Money and Markets

Last week, I saved myself R20,000 by taking the morning off. Here’s what I did.

Business Insider SA
Bruce Whitfield
  • You are stealing money from yourself if you are complacent about your insurance
  • Review annually. Get competitor quotes
  • Never (and never) accept a brush off

The only thing worse than paying for insurance is not paying for insurance and being T-boned at an intersection by (another) un-insured driver - or having your geyser burst over your desk and destroy all your electronics.

That’s worse.

But it’s followed closely by paying too much for insurance. And realising you have been doing it for a long time.

Last week I took a morning off my usual routine and saved R20 000 over the next 12 months.

It happened as I decided I was long overdue some proper “adulting.”

For the first time in years, I paid attention to my insurance policy documents, and not only got a better deal but found a litany of mistakes and omissions which might have negatively affected any claims I might have had, should disaster have struck.

None of us likes admin. I would much rather be trawling the internet looking for leads, or meeting sources in dark corners of coffee shops, or developing new creative slides and stories for my public speaking tours.

Read: Bruce Whitfield: Think MTN’s collapse and Steinhoff have no impact on you? Think again

It turns out that a little spring-cleaning of my personal finances will free up some cash that for far too long has found its way into the coffers of an insurance company rather than into investing in my family’s future. That is no good at all.

I have been watching my monthly direct debits with growing alarm over recent months and it made me realise just how an already high cost of living in South Africa was being made even worse by the fact that we feel the need to insure ourselves against multiple possible disasters.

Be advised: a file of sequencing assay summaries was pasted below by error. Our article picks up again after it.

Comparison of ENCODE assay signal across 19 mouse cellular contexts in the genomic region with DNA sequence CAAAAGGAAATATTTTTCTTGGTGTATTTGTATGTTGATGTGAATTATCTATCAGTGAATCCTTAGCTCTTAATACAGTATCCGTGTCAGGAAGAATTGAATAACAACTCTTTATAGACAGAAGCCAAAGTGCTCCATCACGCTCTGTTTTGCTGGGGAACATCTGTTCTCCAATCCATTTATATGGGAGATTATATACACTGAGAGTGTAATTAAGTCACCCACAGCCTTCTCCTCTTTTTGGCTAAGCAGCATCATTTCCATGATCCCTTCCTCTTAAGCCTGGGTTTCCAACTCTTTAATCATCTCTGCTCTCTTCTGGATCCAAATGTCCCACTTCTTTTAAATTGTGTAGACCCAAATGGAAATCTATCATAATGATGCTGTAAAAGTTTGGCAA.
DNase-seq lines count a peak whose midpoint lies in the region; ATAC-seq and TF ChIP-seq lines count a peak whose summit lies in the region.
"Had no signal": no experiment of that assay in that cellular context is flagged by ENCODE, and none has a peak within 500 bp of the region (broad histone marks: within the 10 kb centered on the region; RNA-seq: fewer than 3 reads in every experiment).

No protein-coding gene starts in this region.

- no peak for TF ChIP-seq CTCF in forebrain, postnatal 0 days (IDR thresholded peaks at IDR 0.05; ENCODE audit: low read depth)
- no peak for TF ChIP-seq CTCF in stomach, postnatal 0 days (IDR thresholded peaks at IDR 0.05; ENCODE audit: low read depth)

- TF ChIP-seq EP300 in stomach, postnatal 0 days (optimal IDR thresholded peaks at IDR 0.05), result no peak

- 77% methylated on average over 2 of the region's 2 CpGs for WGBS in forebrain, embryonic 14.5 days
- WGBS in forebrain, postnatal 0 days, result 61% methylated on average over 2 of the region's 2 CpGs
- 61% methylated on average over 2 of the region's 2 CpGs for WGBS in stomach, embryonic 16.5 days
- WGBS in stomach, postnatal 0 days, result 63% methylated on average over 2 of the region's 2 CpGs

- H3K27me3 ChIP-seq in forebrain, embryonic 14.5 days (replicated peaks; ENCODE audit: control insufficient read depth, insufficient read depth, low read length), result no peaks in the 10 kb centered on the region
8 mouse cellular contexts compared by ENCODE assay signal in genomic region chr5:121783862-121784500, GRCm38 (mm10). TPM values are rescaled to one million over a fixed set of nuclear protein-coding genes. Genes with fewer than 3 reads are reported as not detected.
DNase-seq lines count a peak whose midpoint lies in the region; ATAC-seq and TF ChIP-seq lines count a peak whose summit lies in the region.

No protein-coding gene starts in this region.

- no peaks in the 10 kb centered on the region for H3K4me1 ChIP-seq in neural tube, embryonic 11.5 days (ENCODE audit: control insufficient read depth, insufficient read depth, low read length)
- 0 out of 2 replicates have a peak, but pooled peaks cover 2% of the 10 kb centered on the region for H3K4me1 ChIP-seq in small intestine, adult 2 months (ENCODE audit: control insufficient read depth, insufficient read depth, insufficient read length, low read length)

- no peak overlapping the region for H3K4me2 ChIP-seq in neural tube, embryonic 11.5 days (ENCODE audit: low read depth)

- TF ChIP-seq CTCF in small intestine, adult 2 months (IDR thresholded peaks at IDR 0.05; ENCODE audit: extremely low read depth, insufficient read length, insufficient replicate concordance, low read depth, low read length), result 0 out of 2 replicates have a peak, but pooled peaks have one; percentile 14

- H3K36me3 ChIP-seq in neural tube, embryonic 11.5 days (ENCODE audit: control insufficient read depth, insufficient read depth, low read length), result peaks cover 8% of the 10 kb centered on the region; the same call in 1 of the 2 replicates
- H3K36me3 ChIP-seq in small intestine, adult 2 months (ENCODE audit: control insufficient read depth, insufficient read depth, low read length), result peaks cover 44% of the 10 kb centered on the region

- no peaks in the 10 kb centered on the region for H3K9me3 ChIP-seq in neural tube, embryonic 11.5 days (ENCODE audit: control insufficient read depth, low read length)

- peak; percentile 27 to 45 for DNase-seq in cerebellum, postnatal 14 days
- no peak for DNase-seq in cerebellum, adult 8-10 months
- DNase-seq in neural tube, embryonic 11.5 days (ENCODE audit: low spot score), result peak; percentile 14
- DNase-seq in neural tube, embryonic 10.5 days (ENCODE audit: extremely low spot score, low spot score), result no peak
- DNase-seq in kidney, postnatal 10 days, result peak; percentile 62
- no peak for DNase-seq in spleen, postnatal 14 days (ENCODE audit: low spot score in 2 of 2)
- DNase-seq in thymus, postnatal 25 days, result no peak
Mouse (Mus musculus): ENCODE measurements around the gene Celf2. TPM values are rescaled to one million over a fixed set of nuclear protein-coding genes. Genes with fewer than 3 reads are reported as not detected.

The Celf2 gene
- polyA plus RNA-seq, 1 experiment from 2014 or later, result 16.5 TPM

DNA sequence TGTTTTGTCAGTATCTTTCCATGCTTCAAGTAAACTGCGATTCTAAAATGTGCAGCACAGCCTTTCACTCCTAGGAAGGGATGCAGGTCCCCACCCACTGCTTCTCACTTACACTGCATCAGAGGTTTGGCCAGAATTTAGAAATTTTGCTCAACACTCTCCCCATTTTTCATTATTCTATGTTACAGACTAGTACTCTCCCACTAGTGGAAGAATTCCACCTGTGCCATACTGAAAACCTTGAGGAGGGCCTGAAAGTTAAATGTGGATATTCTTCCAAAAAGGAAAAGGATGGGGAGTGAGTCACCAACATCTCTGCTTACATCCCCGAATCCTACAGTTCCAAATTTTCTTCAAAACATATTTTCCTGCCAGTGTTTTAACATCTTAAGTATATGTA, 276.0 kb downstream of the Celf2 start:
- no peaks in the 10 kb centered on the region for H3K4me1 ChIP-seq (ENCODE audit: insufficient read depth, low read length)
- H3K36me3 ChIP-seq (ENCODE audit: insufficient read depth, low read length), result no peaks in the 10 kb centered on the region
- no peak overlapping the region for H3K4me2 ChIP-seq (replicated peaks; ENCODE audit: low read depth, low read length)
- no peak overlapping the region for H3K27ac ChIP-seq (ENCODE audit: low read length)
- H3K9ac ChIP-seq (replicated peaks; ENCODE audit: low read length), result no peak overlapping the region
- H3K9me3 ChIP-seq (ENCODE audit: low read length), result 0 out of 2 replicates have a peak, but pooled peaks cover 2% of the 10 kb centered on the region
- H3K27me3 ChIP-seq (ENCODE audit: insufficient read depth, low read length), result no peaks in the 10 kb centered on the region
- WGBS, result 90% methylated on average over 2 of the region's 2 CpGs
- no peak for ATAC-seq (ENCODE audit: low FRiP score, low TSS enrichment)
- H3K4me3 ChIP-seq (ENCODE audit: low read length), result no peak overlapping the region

Fear is the insurance salesman’s best friend.

You are more likely in South Africa to be involved in an accident with an uninsured driver than many other parts of the world. Our accident rates are also high. So, we take out vehicle insurance.

The public hospital sector in South Africa is sub-standard by any measure. So, you take our private medical insurance.

The social security net in South Africa exists but is poor as a result of the chasm of inequality: there are far too few people in work relative to those who depend on state support. So, you take out insurance to provide you with an income when you are sick, if you become disabled or if you die and your dependents have lost their primary breadwinner.

The odds of being robbed in South Africa are also high relative to many parts of the world, so you insure your personal possessions.  You consider the impact of a home invasion and you pay for cover to ensure you can replace what is taken. You also realise that the odds of a mugging or a smash and grab are higher here so you insure your moveables. Your laptop. Your tablet. Your phone. You can even buy medical aid for your dog.

The point is that if you spend enough time talking to an insurance salesman they will, with the look of a concerned uncle who moonlights as a weekend undertaker, advise you about the level of cover you need and the consequences of not having enough insurance in the event of disaster striking.

Sadly, in SA they might just have a point.

However, it doesn’t mean you have to be stupid.

After looking at all of these insurances last week I got a bee in my bonnet and made an appointment with a competing broker. I then WhatsApped my broker. This is the conversation that followed.

09:11 BW: “Hi (Mr Broker) Please could you provide my most recent copy of my policy schedule and whether you can improve any elements on it. I have an independent broker coming to see me on Friday and will be taking advice on short-term cover from them.”

11:45 BW: “What is “retail value”- replacement with new vehicle or book value? If the latter, surely insurance should decline annually, in line with depreciation.”

11:47 Broker: “Driving sorry, will revert soon”

11:54 BW: “Roger” (I know. Who the hell says “Roger”)

12:22 Broker: “Bruce, thank you for your transparency, I would HATE to ever see you moving from me as a client. However I assure you that if you send me ANY cheaper quote out there on a like-for-like basis – I as your intermediary to ********* will make sure we will be able to counter offer it / negotiate a better rate on your behalf.”

12:27 BW: “Sorry. Don’t have time for those games. You’ll know soon enough if I have a better offer!”